There are seven instances in the growth data of 23 years that is available, where private consumption expenditure has grown faster during the festival season than other periods. Three of these instances are between December 1996 and December 2010 and four after that. What this means is that around 30% of the time in the last 23 years, the festival season consumption growth has been the fastest during the year.
While, this is better than overall growth, it is not definitive evidence. Let’s look at something specific like domestic two-wheeler sales and see if companies end up selling more two-wheelers during the festival season than any other time of the year.
We have quarterly two-wheeler data going as far back as April to June 1991, that is for a period of 29 years. In eight out of these 29 years, two-wheeler sales were the most during the festivals season than other parts of the year. This works out to 27.6%. The interesting thing is that the sales during the festival season were the highest in each of the years from 2002 to 2007. This makes for six out of the eight instances. There have been only two instances in the 2010s, in 2012 and in 2013, and no instance in the 1990s.
What more data can we check? Let’s look at domestic car sales. There are two instances (2015 and 2019) where cars during the festivals season have outsold the other periods, in the last 29 years. Clearly, cars don’t have a festival season.
Ideally, I would have liked to look at the data for electronic products (washing machines, phones, TVs, ACs, etc.) as well. But data for such products isn’t really publicly available.
From what is publicly available we can conclude that the evidence for there being a festival season for Indian consumption is at best weak. In fact, when it comes to car sales, evidence for many years suggests that most cars actually sell during the period January to March.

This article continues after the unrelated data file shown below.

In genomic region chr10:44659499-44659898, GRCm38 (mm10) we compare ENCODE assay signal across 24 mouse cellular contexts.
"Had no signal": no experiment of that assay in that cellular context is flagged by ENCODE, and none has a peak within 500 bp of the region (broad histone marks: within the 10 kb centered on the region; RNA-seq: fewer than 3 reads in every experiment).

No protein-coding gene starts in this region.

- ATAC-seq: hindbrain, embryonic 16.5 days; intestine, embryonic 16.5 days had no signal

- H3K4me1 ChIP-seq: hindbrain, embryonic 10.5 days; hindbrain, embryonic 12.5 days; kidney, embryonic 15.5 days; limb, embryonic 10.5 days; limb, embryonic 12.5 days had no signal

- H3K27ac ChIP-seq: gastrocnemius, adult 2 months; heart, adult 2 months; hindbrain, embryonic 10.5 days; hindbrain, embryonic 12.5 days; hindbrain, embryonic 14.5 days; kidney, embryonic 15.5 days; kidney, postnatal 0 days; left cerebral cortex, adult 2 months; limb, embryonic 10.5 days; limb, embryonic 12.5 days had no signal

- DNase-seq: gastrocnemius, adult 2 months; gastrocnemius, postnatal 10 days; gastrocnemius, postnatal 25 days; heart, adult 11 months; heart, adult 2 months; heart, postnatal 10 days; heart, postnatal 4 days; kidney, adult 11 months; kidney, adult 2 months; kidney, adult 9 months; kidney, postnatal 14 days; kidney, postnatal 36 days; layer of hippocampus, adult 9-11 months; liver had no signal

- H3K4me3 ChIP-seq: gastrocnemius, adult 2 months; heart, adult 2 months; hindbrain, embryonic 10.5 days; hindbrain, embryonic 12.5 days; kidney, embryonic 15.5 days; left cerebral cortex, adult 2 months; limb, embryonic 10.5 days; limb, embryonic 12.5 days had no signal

So, the question is why do corporates keep talking about festival season sales? In the past few years, as the economy has gone downhill, it is a good way to sell hope which the media and the people reading and watching the media, are desperately looking for. (For all you guys who keep asking we know the problems, give us the solutions, this is for you).
One sector which has used this strategy over and over again, over the years, is the real estate sector. Come August and you will start seeing the gurus of this sector telling the media that Diwali sales are going to perk up. But what has happened instead, at least over the last half a decade is that the number of unsold homes has gone up and at the same time the total amount of money that the real estate sector owes to the banks has gone up as well. Of course, it hasn’t defaulted as yet, primarily because the Reserve Bank of India has come to its rescue and changed regulations.
For the media the belief in the festival season makes sense because it tends to drive up advertisements which it badly needs.
To conclude, even if there are sectors that benefit because of the festive season, it doesn’t translate into overall consumption and economic growth, that much is a given. The reason for the same can lie in the fact that while people increase consumption of a few things, they cut down on consumption of other things to maintain a sense of balance. But that is just an explanation, I really have no evidence of the same.
PS: For all you marketing and economic researchers out there, this might be an interesting topic to explore, using a more robust methodology than what I have used here.